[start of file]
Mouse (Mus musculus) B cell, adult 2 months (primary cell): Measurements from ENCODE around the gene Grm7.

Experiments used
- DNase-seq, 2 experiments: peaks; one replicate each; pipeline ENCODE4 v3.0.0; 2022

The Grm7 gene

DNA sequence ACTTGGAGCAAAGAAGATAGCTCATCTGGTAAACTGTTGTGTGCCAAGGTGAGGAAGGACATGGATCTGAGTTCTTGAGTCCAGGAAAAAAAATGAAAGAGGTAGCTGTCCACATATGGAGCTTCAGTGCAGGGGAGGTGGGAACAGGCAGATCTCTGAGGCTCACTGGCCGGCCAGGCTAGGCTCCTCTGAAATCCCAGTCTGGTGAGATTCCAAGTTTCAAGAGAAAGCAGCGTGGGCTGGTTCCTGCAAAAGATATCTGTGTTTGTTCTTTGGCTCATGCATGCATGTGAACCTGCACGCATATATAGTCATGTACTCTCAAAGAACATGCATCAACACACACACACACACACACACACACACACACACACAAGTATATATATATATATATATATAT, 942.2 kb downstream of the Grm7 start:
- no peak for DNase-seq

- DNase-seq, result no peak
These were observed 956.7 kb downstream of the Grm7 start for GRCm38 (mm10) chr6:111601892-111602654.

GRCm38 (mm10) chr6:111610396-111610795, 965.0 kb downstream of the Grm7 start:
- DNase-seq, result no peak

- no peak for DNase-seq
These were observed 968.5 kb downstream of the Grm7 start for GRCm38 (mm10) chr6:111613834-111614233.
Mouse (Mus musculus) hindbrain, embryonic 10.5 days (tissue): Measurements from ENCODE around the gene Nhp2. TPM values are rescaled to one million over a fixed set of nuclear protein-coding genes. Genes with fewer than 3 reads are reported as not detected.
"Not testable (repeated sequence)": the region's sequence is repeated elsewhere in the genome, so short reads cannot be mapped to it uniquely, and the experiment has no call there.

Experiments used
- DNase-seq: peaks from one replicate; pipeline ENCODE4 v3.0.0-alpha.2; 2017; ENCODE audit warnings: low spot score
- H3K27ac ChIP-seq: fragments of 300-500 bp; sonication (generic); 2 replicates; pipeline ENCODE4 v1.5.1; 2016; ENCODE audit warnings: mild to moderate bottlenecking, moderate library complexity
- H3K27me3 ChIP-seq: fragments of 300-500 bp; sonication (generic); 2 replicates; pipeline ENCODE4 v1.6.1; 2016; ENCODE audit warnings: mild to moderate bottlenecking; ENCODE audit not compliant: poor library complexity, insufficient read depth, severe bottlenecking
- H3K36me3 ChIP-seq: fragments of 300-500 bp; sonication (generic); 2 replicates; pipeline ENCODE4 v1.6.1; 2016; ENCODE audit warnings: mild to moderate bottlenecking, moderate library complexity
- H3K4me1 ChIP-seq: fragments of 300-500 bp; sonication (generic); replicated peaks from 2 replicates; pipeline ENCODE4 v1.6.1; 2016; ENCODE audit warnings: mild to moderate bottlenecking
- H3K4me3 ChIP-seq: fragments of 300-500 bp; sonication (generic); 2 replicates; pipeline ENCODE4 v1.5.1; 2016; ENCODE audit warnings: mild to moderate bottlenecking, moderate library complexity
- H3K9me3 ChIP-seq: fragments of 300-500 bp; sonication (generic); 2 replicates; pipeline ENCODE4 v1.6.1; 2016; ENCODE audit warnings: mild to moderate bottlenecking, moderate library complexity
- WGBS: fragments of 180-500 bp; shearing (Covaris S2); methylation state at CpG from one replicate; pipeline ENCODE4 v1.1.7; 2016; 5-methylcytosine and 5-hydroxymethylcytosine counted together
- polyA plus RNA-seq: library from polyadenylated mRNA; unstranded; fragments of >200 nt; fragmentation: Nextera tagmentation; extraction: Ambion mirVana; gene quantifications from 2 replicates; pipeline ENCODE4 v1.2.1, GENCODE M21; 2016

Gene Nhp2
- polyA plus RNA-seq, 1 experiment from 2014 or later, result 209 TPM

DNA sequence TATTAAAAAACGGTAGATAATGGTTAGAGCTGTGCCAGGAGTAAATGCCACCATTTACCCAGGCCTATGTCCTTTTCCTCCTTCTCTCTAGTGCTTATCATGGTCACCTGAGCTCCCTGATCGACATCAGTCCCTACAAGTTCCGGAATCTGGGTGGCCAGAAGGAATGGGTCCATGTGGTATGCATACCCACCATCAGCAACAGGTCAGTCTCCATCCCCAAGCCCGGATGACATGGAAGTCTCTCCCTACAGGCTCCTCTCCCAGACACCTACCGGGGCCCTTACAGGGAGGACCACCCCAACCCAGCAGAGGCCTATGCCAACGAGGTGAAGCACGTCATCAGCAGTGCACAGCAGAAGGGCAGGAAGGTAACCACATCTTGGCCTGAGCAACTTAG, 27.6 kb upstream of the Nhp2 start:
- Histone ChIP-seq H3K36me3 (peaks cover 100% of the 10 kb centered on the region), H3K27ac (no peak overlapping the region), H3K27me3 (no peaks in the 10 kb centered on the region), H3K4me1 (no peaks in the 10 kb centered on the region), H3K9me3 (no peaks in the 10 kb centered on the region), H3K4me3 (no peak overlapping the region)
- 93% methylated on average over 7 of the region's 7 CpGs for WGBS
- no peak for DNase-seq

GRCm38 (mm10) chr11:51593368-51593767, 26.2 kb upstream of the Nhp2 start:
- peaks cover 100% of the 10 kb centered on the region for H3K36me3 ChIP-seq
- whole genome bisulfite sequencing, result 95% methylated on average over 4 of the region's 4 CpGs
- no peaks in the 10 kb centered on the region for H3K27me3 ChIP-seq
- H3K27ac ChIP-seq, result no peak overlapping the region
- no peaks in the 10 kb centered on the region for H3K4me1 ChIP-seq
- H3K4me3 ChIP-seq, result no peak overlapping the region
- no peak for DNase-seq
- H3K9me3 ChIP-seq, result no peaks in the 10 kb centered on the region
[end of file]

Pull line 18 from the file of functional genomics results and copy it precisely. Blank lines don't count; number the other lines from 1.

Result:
- H3K27me3 ChIP-seq: fragments of 300-500 bp; sonication (generic); 2 replicates; pipeline ENCODE4 v1.6.1; 2016; ENCODE audit warnings: mild to moderate bottlenecking; ENCODE audit not compliant: poor library complexity, insufficient read depth, severe bottlenecking